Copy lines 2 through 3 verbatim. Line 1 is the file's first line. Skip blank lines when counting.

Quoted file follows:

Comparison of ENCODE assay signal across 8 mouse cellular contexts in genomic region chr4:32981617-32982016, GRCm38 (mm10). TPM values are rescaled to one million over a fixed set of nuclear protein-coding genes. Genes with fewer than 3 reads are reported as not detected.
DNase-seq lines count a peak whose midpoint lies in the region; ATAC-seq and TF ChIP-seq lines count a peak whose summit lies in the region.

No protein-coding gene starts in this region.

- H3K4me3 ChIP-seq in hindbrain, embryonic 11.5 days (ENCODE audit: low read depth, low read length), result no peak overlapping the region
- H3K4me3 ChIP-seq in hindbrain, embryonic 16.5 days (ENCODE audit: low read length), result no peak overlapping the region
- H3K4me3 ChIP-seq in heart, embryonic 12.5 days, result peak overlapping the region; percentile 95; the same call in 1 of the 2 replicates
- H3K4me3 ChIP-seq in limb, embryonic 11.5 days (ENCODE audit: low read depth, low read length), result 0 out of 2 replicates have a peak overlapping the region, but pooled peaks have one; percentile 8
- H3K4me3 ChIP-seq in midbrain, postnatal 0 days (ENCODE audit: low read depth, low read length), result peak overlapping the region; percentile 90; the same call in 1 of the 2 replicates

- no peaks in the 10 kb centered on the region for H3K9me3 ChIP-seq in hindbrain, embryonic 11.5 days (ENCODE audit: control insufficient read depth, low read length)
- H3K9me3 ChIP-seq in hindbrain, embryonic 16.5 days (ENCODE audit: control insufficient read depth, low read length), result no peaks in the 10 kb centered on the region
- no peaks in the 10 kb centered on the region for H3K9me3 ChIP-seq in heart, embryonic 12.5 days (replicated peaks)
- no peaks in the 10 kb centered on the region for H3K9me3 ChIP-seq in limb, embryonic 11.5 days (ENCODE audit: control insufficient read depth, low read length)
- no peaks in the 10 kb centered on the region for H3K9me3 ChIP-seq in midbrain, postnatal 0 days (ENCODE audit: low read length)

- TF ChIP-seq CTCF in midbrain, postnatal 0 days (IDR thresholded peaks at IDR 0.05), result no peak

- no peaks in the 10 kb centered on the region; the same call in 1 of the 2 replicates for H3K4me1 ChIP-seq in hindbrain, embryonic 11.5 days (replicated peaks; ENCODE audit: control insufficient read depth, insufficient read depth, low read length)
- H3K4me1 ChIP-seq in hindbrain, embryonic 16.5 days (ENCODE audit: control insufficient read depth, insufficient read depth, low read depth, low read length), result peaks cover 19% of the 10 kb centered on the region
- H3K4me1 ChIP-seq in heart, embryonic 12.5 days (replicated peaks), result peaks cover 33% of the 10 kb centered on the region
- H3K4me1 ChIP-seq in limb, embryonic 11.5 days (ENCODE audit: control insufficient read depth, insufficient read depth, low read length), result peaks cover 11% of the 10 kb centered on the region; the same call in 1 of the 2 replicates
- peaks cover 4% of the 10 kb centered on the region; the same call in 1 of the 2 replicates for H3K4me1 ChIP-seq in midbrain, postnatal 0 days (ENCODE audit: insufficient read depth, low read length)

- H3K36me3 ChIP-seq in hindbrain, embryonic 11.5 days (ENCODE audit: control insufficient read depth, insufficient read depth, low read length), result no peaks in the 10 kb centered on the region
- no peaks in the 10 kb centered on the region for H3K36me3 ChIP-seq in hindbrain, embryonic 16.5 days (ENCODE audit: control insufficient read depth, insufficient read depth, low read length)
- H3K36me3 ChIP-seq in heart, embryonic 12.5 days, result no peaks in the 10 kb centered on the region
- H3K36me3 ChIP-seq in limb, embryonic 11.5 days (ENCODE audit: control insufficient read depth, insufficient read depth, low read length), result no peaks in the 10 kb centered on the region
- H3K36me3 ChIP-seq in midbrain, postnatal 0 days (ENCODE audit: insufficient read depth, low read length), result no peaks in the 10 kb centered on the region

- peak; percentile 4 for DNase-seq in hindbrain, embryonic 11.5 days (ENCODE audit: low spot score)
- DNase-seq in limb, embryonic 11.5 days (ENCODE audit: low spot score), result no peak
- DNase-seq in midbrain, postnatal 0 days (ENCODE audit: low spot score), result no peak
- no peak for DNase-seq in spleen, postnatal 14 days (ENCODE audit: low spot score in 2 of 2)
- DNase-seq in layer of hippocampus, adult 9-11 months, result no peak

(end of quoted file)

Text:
DNase-seq lines count a peak whose midpoint lies in the region; ATAC-seq and TF ChIP-seq lines count a peak whose summit lies in the region.

No protein-coding gene starts in this region.